Question: Cuffdiff secondary alignments (lower counts?)
0
gravatar for jomaco
5.3 years ago by
jomaco190
European Union
jomaco190 wrote:

Hi,

When I use the option --report-secondary-alignments in TopHat, cuffdiff reports that there are fewer fragments mapping to some genes in the genes.count_tracking file.

Without any filtering following TopHat I would expect counts to be increased in most cases when using the -report-secondary-alignments option? Does anyone know what might be going on here?

(My ultimate aim is to remove non-unique alignments, but when I do this (using samtools view -bq 4) without first reporting secondary alignments there appears to be no change in the results, so I started exploring other options i.e. --report-secondary-alignments).

Thanks

ADD COMMENTlink modified 4.2 years ago by bodington0 • written 5.3 years ago by jomaco190
1
gravatar for Devon Ryan
5.2 years ago by
Devon Ryan95k
Freiburg, Germany
Devon Ryan95k wrote:

This isn't really surprising. Tophat is likely just randomly producing a primary alignment at random. Given the expectation maximization that cufflinks is doing, some of these will end up getting reassigned when there are alternate (i.e., secondary) alignments available. So, some counts will go up, others down.

If you want only unique alignments the just do samtools view -q 4, since tophat assigns multimappers MAPQ values <= 3. BTW, if you're going to do that then it's questionable why you would want to bother with cufflinks/cuffdiff to begin with, at least if your genome has a decent annotation.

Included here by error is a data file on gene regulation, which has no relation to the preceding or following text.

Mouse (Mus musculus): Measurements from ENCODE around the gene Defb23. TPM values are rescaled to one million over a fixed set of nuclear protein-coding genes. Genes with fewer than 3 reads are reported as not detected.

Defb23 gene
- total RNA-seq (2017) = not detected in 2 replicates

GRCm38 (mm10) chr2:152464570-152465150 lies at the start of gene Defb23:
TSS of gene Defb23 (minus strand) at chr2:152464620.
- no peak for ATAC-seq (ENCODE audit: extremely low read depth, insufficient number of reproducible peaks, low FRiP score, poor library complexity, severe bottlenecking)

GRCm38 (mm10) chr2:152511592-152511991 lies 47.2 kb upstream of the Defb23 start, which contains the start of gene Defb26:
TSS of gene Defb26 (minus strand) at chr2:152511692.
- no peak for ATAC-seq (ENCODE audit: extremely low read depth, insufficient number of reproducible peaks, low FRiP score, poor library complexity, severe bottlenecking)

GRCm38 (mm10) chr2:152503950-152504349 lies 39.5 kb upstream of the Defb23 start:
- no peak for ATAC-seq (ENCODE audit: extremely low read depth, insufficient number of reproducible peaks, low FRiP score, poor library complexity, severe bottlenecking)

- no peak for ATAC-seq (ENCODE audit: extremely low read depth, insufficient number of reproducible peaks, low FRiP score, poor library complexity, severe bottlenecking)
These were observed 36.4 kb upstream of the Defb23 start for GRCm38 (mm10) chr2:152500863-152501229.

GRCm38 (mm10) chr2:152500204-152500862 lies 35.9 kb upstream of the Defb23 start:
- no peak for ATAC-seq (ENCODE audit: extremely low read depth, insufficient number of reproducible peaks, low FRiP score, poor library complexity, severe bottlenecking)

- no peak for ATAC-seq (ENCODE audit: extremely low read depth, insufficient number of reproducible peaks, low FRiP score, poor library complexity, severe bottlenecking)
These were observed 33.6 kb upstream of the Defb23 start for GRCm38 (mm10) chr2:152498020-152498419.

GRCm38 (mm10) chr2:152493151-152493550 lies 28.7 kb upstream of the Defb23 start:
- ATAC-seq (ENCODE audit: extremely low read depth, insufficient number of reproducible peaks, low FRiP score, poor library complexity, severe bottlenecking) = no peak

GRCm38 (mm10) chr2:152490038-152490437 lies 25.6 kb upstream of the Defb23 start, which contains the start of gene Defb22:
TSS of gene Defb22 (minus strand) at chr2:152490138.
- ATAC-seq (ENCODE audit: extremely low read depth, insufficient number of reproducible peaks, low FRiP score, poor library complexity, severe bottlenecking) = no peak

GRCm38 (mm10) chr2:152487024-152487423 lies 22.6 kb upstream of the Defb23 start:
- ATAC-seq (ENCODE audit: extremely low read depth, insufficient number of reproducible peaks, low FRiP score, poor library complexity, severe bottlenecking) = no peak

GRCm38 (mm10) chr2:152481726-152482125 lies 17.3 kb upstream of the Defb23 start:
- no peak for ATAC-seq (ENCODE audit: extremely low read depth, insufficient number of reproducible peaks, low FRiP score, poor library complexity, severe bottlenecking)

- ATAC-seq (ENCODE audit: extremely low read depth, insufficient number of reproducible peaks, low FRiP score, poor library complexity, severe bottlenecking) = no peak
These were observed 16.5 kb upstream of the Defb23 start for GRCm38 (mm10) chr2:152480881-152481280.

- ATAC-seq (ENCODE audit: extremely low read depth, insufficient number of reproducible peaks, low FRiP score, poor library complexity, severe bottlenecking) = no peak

ADD COMMENTlink written 5.2 years ago by Devon Ryan95k

Thanks, that makes sense, which alternative tool would you recommend if that is the case (and why - presumably something to with it not being de novo)? 

ADD REPLYlink modified 5.1 years ago • written 5.1 years ago by jomaco190
0
gravatar for bodington
4.2 years ago by
bodington0
bodington0 wrote:

As far as I know, cufflinks actually splits the weighting of multiple alignments. If there are 10 alignments, each read will be assigned as 10% of a read at each alignment. Therefore, your counts will go down on some genes.

This explains it a lot better than I can.

ADD COMMENTlink written 4.2 years ago by bodington0
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